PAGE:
Computing

Optical Reality

New chips promise cheap Web bandwidth.

An all-optical Internet–fast, ultracheap, free of bulky electronics–may still be years away, but big advances in integrated optical chips are nearing market to help fuel the Internet’s growth. This image shows one-centimeter-square chips built at Infinera in Sunnyvale, CA. Each chip contains more than 40 optical devices that are important to managing the transmission of data on light beams; due to be commercialized this summer, they can replace individual components within Internet hubs. And this fall ­Luxtera, of Carlsbad, CA, is commercializing a chip that integrates 100 optical components on silicon. Affixed to fiber-optic cables, the chips can provide superfast connections between servers in data centers. “The vision is a path of integration in a similar way that electronics was integrated–from a few, to 40, to someday hundreds of optical devices on the same chips,” says Marin ­Soljačić, a physicist and photonics researcher at MIT. Within five years, optical integration is likely to have a “substantial impact” on telecom networks and data centers, he says. “After that, it might start pene­trating your laptop or desktop.”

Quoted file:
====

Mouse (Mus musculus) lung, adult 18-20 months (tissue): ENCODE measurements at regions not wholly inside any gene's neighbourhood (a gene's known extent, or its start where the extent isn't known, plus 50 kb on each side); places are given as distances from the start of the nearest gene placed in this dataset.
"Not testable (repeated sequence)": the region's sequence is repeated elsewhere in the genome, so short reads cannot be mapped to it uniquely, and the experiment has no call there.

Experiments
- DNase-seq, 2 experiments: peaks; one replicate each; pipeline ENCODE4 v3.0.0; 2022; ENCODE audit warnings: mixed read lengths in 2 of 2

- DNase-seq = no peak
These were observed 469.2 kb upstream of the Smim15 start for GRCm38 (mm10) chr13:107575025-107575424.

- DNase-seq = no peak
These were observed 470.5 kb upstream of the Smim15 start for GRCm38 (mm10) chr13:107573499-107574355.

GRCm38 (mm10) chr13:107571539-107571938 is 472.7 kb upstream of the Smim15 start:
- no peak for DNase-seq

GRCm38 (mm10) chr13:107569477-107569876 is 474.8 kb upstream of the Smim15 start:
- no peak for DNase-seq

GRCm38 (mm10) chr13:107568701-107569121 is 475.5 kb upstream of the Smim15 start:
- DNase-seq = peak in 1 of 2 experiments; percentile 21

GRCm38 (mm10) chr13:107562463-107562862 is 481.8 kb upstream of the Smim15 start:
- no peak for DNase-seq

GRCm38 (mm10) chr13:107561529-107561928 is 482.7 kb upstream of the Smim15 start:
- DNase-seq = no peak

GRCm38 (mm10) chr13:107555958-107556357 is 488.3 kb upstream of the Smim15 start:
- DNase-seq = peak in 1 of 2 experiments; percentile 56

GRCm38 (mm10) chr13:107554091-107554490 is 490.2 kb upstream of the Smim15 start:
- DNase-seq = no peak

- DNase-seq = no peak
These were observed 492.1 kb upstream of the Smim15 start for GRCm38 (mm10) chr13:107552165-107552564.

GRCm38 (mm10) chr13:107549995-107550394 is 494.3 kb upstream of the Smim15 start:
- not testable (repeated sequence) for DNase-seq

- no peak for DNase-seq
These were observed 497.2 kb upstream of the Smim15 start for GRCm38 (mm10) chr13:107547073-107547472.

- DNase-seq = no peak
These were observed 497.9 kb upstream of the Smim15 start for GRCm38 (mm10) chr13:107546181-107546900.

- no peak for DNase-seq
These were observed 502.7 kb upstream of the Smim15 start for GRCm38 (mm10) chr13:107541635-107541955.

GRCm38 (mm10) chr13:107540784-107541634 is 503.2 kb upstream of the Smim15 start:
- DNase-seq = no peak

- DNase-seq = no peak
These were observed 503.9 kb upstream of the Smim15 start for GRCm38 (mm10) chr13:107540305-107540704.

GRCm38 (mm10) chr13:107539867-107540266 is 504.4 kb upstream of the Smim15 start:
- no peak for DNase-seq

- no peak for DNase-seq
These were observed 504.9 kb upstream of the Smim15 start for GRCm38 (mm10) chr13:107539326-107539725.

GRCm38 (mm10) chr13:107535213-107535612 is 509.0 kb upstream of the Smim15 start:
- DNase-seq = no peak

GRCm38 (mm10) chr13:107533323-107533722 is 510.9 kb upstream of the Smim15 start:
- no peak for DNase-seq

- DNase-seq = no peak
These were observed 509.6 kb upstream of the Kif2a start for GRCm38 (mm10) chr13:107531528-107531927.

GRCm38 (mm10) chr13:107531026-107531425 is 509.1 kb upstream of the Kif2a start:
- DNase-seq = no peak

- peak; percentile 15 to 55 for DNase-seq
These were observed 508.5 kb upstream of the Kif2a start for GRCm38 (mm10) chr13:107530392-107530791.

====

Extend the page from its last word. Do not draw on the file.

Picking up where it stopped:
Light lanes: These three chips each hold more than 40 optical components etched on a specially treated glass substrate.

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Computing

From the latest smartphones to advances in quantum computing, the hardware behind today's digital age is rapidly changing.

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